As he tried to climb away, Quenault poured rounds into the German. The Aviatik, riddled with bullets, fell into a dive. Plunging into a copse of trees, it exploded. Thus ended history's first recorded air duel. The unlikely-looking Voisin had prevailed.
The Voisin pushers performed a variety of missions in the war: reconnaissance, artillery spotting, training, day and night bombing, and ground attack. They were slow and with their pusher configuration, defenseless from the rear. Nonetheless, these rugged and reliable aircraft played a role throughout the war, used as trainers and for night missions after they became obsolete for front-line, daytime missions. By Stephen Sherman, Mar. 2007. Updated April 16, 2012.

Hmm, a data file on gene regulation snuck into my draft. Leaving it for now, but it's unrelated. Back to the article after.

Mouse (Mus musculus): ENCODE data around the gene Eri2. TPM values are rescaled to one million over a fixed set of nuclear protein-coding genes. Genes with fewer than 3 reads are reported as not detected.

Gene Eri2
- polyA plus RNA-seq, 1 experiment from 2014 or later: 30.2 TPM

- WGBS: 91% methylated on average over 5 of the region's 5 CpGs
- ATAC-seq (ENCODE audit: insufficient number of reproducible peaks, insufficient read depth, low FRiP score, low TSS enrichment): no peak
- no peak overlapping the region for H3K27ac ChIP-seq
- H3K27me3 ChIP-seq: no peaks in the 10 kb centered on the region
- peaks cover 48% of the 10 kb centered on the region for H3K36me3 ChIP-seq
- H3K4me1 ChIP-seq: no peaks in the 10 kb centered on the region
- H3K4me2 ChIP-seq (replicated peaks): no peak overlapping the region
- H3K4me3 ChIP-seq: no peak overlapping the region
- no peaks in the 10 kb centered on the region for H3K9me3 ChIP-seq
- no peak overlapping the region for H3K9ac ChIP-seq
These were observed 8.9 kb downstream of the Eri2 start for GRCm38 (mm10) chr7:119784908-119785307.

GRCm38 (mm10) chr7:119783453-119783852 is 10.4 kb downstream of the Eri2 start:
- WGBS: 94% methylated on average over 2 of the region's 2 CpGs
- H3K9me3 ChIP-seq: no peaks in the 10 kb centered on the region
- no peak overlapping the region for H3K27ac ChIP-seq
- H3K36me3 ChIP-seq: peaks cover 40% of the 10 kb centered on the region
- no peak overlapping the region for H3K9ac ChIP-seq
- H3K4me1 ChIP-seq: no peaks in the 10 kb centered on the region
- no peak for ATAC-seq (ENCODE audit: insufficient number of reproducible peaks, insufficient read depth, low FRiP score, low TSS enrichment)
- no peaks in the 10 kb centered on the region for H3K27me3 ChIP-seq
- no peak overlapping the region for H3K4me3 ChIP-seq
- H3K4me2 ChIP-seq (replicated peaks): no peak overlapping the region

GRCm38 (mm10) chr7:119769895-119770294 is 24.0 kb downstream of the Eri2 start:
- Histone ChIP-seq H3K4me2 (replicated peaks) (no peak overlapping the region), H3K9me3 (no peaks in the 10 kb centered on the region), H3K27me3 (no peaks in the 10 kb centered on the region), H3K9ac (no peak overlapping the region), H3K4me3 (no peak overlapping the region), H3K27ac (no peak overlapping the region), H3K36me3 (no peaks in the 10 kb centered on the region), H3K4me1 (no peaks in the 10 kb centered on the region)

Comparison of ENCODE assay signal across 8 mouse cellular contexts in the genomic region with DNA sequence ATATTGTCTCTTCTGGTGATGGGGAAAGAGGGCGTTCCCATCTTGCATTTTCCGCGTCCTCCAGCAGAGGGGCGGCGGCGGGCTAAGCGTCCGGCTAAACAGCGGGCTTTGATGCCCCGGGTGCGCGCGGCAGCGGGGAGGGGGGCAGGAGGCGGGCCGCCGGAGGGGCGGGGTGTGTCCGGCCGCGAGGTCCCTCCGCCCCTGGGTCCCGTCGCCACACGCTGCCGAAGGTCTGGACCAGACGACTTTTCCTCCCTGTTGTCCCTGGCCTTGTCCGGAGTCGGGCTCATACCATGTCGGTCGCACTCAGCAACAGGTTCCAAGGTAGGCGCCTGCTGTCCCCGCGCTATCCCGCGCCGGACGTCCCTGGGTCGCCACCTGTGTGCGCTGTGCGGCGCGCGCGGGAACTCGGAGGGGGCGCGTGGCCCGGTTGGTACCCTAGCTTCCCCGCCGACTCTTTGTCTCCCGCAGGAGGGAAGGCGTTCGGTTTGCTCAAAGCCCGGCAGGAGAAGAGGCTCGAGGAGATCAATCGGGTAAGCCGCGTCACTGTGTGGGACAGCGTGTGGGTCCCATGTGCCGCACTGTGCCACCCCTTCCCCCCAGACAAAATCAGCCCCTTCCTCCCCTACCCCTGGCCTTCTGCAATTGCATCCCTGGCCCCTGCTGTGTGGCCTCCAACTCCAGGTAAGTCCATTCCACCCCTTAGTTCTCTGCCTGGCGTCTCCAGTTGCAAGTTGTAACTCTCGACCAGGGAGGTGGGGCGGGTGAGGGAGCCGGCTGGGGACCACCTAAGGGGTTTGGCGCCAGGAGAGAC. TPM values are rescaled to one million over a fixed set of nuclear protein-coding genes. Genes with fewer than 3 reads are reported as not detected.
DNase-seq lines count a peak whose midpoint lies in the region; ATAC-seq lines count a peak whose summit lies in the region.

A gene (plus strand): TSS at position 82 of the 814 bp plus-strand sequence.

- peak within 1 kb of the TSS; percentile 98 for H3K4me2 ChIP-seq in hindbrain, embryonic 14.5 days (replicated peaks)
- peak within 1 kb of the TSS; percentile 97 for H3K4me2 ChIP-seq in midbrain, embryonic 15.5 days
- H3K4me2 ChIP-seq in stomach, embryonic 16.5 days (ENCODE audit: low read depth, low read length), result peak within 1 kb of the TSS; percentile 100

Manufactured in 1914 by the French company, Compagnie Gabriel Voisin, it was designated as a Light Bomber. It had a 53 foot wingspan and was powered by a 120-horsepower water cooled Salmson M9 engine.
Armament was one Hotchkiss M1914 machine gun and 288 pounds of bombs.